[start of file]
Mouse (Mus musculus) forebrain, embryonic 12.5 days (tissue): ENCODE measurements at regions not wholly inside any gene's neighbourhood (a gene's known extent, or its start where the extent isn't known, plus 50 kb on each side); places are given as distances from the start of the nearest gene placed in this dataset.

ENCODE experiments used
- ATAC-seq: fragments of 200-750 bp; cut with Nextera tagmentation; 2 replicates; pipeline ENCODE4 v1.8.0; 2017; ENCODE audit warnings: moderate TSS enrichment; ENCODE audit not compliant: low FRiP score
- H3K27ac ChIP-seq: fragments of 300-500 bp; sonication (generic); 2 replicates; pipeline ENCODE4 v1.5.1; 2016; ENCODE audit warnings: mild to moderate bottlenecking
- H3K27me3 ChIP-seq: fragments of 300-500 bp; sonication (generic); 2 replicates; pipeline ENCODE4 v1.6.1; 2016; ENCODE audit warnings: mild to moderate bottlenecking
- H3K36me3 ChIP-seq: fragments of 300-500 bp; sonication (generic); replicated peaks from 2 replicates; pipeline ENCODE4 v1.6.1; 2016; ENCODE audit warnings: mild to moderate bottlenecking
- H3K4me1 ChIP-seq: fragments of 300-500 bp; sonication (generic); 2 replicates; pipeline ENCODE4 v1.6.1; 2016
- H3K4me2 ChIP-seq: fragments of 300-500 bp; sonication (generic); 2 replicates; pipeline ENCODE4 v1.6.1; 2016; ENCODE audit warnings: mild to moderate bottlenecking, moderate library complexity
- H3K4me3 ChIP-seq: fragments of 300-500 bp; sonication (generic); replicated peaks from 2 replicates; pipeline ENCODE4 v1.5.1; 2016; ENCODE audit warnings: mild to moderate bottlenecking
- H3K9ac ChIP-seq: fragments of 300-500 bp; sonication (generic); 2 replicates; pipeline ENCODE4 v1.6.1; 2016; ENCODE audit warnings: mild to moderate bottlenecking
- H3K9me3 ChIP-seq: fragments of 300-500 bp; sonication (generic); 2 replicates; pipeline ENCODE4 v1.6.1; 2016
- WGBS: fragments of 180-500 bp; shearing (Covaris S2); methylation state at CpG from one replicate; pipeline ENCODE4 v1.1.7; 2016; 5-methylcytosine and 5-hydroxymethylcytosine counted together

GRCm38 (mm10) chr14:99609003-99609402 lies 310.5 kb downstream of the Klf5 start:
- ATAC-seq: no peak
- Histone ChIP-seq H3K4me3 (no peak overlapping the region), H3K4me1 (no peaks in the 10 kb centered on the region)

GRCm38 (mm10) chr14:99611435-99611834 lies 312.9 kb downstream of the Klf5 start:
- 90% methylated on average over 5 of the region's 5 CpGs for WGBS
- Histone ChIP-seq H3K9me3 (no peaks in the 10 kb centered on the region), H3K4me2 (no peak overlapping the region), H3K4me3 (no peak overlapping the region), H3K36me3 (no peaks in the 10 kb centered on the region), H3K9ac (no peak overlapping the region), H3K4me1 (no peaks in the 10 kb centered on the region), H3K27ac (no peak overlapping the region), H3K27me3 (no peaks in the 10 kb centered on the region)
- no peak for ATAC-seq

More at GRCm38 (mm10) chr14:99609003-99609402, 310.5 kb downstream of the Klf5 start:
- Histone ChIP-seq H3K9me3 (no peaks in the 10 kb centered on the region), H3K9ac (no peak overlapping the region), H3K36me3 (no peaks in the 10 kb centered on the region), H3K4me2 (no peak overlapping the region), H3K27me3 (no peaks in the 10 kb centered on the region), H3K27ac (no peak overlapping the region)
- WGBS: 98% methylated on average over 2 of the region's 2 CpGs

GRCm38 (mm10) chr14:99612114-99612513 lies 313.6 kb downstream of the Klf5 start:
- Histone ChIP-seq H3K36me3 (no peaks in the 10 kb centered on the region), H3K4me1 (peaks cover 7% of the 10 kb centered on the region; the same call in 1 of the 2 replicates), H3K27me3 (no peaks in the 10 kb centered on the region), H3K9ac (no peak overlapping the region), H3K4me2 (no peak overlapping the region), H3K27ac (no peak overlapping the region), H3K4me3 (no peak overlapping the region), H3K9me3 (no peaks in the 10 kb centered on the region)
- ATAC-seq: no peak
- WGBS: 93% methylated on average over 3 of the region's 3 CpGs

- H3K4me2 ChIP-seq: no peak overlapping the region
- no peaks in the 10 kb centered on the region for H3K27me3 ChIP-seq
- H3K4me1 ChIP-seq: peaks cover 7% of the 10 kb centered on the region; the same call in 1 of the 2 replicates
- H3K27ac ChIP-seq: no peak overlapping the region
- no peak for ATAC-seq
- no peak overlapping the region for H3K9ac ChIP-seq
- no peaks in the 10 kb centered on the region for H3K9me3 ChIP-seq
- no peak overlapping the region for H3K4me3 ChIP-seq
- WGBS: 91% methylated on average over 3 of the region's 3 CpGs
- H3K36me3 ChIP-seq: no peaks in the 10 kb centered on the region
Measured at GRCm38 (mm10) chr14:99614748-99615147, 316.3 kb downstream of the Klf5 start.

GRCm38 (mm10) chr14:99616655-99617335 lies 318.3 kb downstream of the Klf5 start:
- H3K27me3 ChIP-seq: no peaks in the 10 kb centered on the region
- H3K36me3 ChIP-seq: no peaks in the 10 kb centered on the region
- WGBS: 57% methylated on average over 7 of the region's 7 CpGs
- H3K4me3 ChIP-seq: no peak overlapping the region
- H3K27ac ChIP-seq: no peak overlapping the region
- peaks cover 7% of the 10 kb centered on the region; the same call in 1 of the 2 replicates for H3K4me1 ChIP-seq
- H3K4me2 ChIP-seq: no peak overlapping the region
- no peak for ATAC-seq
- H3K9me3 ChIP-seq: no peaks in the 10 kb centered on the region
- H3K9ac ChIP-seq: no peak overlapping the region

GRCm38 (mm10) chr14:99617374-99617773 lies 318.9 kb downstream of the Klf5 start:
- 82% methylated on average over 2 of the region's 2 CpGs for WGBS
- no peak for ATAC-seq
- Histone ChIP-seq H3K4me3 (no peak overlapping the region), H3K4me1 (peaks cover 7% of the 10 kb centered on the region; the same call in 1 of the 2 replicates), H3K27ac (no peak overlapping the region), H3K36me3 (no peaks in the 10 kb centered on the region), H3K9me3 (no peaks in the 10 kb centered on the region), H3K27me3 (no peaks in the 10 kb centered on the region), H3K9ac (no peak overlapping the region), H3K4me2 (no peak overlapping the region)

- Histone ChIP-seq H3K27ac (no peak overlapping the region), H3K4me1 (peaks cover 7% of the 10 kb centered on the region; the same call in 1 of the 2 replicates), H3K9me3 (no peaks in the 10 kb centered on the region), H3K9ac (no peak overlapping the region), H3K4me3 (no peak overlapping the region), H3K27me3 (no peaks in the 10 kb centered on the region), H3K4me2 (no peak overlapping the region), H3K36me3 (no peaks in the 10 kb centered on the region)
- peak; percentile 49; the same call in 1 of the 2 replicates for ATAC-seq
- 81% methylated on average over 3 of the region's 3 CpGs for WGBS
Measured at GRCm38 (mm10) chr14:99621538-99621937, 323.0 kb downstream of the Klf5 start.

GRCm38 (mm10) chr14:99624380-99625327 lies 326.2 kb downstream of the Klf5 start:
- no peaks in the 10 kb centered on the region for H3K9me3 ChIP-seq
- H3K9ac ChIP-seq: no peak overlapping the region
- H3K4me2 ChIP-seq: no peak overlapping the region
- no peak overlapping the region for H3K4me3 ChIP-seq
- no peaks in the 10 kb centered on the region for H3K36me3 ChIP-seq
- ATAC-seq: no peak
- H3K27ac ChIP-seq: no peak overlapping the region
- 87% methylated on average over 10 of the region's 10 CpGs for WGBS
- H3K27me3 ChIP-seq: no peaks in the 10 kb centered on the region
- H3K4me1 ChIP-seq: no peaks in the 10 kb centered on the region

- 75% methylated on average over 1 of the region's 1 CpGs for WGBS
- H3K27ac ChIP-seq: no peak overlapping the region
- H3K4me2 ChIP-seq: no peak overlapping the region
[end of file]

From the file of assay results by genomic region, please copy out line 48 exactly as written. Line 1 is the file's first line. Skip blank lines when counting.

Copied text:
- H3K9ac ChIP-seq: no peak overlapping the region